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Tuesday, 17 October 2006


Lisa Maillart, PhD, Case Western Reserve University, Cleveland, OH, Julie S. Ivy, PhD, University of Michigan, Ann Arbor, MI, Scott Ransom, DO, MBA, MPH, University of Michigan, Ann Arbor, MI, and Kathleen M. Diehl, M.D., FACS, University of Michigan, Ann Arbor, MI.

Purpose: Although the potential for mammography screening to reduce breast cancer mortality risk is generally accepted for older women, some authors argue the benefits for younger women are less certain, because disease incidence and screening test accuracy are lower in younger women. Alternatively, the American Cancer Society Guidelines for Breast Cancer Screening state annual screening is more important for younger women since the disease is more aggressive in younger women. The primary objective of this research is to resolve these opposing viewpoints on selecting mammogram screening intervals for both life phases.

Method(s): We formulate a partially observed Markov decision process (POMDP) model exploring the relationship between mammography screening frequency and lifetime mortality risk. This approach incorporates the unobservable disease progression, the possibility of false results, and the possibility of unsuccessful treatment upon detection. We use this model to evaluate different screening policies and to construct tradeoff curves that plot “policy effort” versus mortality risk.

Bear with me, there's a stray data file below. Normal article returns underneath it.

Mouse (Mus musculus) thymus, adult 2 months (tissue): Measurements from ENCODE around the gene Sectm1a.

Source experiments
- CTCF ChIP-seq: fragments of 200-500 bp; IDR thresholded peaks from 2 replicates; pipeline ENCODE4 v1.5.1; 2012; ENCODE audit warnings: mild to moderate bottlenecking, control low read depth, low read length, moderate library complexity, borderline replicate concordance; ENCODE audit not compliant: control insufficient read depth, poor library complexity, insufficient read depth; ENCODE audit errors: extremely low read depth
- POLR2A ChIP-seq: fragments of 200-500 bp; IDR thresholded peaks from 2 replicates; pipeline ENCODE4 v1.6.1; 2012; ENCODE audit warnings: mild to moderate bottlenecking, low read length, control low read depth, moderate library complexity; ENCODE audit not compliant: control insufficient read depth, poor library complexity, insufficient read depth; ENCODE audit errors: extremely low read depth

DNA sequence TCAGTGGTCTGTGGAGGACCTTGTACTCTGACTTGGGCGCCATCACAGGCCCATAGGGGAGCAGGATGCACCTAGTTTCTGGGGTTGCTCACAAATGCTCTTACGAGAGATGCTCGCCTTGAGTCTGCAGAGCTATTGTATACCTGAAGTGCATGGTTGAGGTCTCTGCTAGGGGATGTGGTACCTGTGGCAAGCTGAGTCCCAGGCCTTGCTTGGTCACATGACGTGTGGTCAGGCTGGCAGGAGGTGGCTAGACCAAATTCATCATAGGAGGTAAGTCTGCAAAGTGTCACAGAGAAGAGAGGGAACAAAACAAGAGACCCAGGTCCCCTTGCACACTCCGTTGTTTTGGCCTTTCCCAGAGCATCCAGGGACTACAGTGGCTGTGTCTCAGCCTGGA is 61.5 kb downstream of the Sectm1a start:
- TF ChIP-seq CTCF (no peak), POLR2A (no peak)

Results: We conduct a numerical study for a 25 year-old patient without cancer. By our analysis, we determine which policies are dominant, draw conclusions regarding the interaction between problem parameters (disease incidence, disease aggression, comorbidities, screening efficacy, screening start age, switch age, and stop age) and answer open questions concerning the value of dynamic (two-phase), versus routine (single-phase), screening policies.

Conclusions: A patient can achieve an intermediate breast cancer mortality risk using a dynamic policy rather than a “routine” policy. Our analysis provides the following preliminary insights: (i) annual screening beginning at 40 is efficient (ii) most switch ages for efficient two-phase policies are in the 50s; (iii) the most common screening start ages are 30 and 35, these policies also require the highest policy effort; (iv) two-phase policies prescribing more frequent screening early in life and policies prescribing more frequent screening later in life are both on the frontier; and (v) screening policies that stop screening early tend to result in higher mortality risk.

See more of Poster Session III
See more of The 28th Annual Meeting of the Society for Medical Decision Making (October 15-18, 2006)